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Ariel Darvasi, Founder, President, and CSO of IDGene


AT A GLANCE: Holds a PhD in Genetics and Computer Science from the Hebrew University of Jerusalem.

Started his corporate career as associate director at SmithKline Beecham two years prior to founding IDGene in 1999. Holds a faculty position at the Hebrew University of Jerusalem.

Starts each day by playing with his three-year old daughter; ends the day a couple of hours before that. Preferred hobby is downhill skiing.

QWhere will bioinformatics be in two years? Five years?

AThe term bioinformatics is used right now for a very broad range of issues. For example, laboratory information management systems (LIMS) and searching expressed sequence tags (ESTs) databases are both bioinformatics, but require very different professional backgrounds. I expect that in the future the field of bioinformatics will grow and differentiate. Like IT, it will diversify and develop in various directions.

I expect that leaders will emerge and very few providers will dominate a major share of the market. A process of consolidation and survival of the fittest will undoubtedly occur.

QWhat are your bioinformatics needs?

AOur mission is to identify the genetic basis of polygenic traits, particularly common diseases. Although a significant component of our work is wet molecular biology, the scale of our operations requires strong bioinformatics support.

The tools we need comprise a wide range of disciplines within bioinformatics. This includes specific laboratory information management systems to manage the laboratory workflow and tools to allow us to better predict candidate genes and candidate chromosomal regions for analysis.

Following that, we need bioinformatics to efficiently analyze the results of experiments that are run at the laboratory. The diverse systems need also to be integrated for a smooth flow at the junction points.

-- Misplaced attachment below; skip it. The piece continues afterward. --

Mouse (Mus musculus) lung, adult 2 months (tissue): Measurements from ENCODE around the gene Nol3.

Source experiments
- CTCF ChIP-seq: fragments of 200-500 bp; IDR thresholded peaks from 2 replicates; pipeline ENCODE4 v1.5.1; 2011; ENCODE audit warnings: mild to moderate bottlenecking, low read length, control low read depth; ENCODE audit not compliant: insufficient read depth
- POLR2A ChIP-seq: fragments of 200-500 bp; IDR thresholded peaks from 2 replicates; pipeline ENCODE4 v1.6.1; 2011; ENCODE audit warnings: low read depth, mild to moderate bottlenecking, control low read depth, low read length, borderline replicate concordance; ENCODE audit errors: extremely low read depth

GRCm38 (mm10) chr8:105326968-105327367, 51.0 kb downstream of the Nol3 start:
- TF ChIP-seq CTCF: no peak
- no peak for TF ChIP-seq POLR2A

QWhat are the biggest limitations current bioinformatics tools present?

AThe major limitation is that current bioinformatics tools are designed to answer the questions that scientist have been asking in the past, or ask today. We would like bioinformatics to be flexible enough to allow scientists to ask new questions and promote innovative research.

QDo you plan on developing your own bioinformatics tools in house or will you buy all of your software from outside vendors?

ASome of our bioinformatics tools are being developed in house, not because we like to do that, but because we can’t find what we need elsewhere. There are few companies in the world that are entirely focused on research similar to ours.

Furthermore, part of our uniqueness and competitive advantage relies on bioinformatics approaches that cannot be found elsewhere. To meet our unique needs we will continue to develop our bioinformatics tools. Nevertheless, we are always on the lookout for new products to bring in.

QHow large is your bioinformatics staff? Your total staff?

AWe have a group of 5 out of a total of 25. We expect both numbers to grow significantly in the near future. We also estimate that the ratio of our bioinformatics staff will increase.

QHow do you attract and retain qualified bioinformatics staff?

AOur situation is slightly unique since our research site is in Israel. Similar to the rest of the world and maybe at a greater extent we suffer from a lack of well-trained bioinformatics professionals. We cope with that mainly by training people with relevant backgrounds.

Retaining staff is done by maintaining one of the most attractive working environments in the biotechnology sector in Israel.

QHow much money have you raised so far?

AWe have raised close to $10 million in total, from Apax Partners, IsraelSeed, European Venture Partners, and the Wellcome Trust.

QWhat non-existing bioinformatics application is number one on your wish list?

AA flexible platform that will rely on access to various sources of information (sequence databases, protein databases, scientific literature, etc.) and integrate them with efficient data mining tools.

This is a definite desire, which is unlikely to be met in the near future.

Filed under

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